After more than three decades, Eddie Bauer is coming home. Spiegel, which has owned the 85-year-old outdoor-apparel retailer since 1988...

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After more than three decades, Eddie Bauer is coming home.

Spiegel, which has owned the 85-year-old outdoor-apparel retailer since 1988, is expected to emerge from bankruptcy in mid-June.

Under its reorganization plan, approved yesterday by a U.S. bankruptcy judge in New York, Spiegel will transfer its stake in Eddie Bauer to the newly formed parent company Eddie Bauer Holdings.

The new parent — owned by Spiegel’s creditors — will operate Eddie Bauer’s 400-plus stores in the United States and Canada, plus its catalog and Web site from Redmond.

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A collection of roughly six banks, led by Commerzbank, will own the largest chunk — 45 percent — of Eddie Bauer Holdings. Fabian Månsson will remain its chief executive.

“I have always said that the Eddie Bauer brand and the Eddie Bauer name are still vital and important,” said business author Robert Spector, who wrote a book about the iconic outdoorsman.

“That’s what this group is counting on.”

Downers Grove, Ill.-based Spiegel filed for Chapter 11 in March 2003. The company sold its Spiegel catalog and Newport News units to Pangea Holdings last year.

It put Eddie Bauer up for sale but failed to receive what it deemed a fair offer.

Spiegel opted instead to reorganize around its profitable division — a plan that returned 91 cents on the dollar to creditors. Part of the plan goes before Canadian courts tomorrow for approval.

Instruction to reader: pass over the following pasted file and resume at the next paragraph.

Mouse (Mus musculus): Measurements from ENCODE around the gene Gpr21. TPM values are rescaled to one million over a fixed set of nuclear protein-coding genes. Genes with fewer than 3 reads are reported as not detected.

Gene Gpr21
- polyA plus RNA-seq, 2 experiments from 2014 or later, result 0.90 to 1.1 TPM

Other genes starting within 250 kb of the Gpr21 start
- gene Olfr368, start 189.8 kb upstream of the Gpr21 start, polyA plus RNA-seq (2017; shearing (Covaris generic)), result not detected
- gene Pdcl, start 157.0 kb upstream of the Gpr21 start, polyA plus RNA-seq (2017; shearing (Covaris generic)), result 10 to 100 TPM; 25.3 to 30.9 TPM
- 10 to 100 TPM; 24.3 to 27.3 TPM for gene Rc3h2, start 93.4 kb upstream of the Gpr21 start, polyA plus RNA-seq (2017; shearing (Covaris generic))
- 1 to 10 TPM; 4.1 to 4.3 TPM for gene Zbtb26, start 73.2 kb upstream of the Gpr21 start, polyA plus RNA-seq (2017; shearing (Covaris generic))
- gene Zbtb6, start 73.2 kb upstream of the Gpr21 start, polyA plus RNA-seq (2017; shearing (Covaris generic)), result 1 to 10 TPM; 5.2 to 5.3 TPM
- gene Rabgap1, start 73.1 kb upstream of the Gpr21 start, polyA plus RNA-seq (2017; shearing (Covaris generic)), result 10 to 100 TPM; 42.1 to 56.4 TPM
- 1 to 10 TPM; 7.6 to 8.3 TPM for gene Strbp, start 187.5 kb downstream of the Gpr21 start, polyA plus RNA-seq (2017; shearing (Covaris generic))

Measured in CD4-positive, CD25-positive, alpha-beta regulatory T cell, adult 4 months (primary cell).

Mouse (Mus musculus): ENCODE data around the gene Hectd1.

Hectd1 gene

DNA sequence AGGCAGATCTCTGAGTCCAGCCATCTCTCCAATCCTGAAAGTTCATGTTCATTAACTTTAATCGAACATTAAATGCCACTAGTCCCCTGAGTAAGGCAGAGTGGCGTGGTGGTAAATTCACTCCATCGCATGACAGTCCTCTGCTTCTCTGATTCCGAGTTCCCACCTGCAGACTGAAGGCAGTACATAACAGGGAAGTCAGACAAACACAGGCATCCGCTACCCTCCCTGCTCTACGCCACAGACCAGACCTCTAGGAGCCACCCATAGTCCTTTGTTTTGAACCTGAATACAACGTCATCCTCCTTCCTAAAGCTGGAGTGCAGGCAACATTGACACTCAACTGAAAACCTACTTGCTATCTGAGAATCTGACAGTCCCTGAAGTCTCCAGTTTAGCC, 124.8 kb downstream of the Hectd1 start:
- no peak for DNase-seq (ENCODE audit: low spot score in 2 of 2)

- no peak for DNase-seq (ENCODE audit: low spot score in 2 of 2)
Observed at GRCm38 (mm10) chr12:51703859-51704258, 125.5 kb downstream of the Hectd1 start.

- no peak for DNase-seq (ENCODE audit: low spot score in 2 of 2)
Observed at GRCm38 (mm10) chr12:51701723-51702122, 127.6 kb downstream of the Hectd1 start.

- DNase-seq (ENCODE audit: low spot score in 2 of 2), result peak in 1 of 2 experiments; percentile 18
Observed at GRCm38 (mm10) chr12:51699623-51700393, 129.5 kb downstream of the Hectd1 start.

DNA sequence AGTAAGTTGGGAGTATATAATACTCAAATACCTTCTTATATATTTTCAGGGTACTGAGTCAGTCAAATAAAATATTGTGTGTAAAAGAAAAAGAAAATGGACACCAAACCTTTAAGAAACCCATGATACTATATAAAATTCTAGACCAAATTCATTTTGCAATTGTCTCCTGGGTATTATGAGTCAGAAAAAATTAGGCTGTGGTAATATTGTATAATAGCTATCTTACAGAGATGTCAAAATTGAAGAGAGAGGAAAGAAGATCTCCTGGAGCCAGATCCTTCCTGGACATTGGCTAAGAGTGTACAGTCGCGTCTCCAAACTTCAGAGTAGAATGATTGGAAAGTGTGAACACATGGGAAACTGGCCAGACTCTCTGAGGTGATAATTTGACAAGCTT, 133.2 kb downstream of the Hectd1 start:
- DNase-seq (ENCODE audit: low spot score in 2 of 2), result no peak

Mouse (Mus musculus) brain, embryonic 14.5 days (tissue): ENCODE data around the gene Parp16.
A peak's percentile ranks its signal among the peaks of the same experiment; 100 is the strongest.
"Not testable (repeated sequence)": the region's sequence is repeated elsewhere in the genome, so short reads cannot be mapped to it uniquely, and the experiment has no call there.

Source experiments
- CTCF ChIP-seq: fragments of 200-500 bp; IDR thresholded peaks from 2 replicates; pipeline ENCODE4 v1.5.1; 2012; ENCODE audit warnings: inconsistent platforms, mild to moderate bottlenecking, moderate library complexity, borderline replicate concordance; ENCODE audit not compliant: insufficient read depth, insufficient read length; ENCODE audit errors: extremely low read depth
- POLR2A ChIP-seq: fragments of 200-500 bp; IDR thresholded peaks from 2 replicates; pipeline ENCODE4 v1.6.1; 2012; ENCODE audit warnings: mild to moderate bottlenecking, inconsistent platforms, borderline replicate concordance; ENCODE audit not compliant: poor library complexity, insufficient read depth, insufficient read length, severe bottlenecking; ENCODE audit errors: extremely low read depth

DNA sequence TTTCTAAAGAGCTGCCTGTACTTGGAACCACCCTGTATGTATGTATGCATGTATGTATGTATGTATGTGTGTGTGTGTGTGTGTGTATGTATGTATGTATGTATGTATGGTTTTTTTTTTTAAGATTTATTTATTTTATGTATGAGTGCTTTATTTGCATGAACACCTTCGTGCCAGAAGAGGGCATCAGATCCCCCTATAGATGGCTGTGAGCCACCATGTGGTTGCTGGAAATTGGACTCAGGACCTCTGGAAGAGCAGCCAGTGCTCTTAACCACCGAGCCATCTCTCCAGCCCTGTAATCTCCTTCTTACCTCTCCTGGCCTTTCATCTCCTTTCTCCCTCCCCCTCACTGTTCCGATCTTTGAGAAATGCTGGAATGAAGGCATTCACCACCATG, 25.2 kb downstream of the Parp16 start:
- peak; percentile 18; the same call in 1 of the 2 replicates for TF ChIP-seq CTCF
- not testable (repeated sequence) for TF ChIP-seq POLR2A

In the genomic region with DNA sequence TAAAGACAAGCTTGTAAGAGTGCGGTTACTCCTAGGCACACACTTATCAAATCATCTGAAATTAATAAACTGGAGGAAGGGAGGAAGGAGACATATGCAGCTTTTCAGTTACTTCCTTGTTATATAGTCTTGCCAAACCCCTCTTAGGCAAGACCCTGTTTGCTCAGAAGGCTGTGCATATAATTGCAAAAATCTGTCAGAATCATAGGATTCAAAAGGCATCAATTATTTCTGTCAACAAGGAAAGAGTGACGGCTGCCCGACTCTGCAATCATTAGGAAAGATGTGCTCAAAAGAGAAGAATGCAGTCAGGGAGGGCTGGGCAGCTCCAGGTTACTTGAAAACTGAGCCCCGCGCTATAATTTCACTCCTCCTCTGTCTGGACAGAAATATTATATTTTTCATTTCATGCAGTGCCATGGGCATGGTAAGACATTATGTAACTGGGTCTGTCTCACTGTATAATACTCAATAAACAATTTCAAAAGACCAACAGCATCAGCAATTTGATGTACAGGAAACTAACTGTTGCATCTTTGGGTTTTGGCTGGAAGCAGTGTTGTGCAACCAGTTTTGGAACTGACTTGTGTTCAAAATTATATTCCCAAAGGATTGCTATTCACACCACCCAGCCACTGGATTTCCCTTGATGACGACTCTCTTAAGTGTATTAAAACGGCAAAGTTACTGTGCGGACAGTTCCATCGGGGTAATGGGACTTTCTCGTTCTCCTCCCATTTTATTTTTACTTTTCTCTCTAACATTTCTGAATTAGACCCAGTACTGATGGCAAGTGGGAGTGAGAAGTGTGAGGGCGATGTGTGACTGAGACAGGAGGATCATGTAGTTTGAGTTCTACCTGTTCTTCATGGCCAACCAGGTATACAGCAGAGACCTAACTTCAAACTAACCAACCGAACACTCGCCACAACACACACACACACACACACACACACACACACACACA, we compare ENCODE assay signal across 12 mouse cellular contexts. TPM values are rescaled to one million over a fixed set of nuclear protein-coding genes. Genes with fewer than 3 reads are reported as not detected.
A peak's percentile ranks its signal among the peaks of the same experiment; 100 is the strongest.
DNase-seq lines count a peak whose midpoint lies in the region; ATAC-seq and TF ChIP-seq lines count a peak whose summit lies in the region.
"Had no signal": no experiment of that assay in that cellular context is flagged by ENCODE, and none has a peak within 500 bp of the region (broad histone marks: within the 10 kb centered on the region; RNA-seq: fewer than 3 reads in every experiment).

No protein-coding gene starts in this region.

The new company will shutter its 31 Eddie Bauer Home stores in the second half of the year to focus on its core apparel and accessories business. It plans to trade its shares on the Nasdaq Stock Market, although a timeline has not been set for its debut.

Spector said the company’s biggest challenge will be to come up with compelling products that reflect its heritage so that “the consumer understands that Eddie Bauer knows the outdoors.”

“It can’t be just a me-too, one-more-polo-shirt-in-a-mall” retailer, Spector said. “They really need to stop talking about going back to the roots and go back to the roots.”

Eddie Bauer opened a small sports shop in downtown Seattle in 1920. The avid outdoorsman was known to display large, spectacular trout in the window to attract passers-by.

Bauer is perhaps best known for inventing the down parka after developing hypothermia on a winter fishing trip in 1923.

He sold the “Skyliner” in 1936, the first commercially available quilted, down-filled jacket. Jim Whittaker wore an Eddie Bauer down jacket when he climbed Mount Everest in 1963, according to HistoryLink.org.

Bauer sold the company in 1968 to friend and business partner William Niemi. Three years later, Niemi sold the company to General Mills.

Spiegel purchased Eddie Bauer in 1988, running it as a subsidiary along with its collection of mail-order catalogs.

When Spiegel filed for bankruptcy in 2003, analysts attributed the financial woes to huge losses in Spiegel’s credit-card business and noted the Eddie Bauer brand no longer had the cachet to charge premium prices in the casual-apparel market.

Spiegel’s bankruptcy offered the first close look at Eddie Bauer in more than a decade. The numbers surprised those who believed Eddie Bauer was on life support.

Excluding taxes and reorganization costs, Eddie Bauer earned $108 million in 2004, up from $102 million in 2003. Sales dipped to $1.24 billion from $1.42 billion the year before.

The financial disclosures made it easier for the company to attract experienced senior management, Månsson said at the time the figures were disclosed.

In the past year, it has hired vice presidents that headed departments for J. Crew, Tommy Hilfiger and Ann Taylor.

The company, meantime, appointed a nine-member board of directors Friday, headed by William End, the former chairman and CEO of Cornerstone Brands, a family of catalog companies.

Monica Soto Ouchi: 206-515-5632 or msoto@seattletimes.com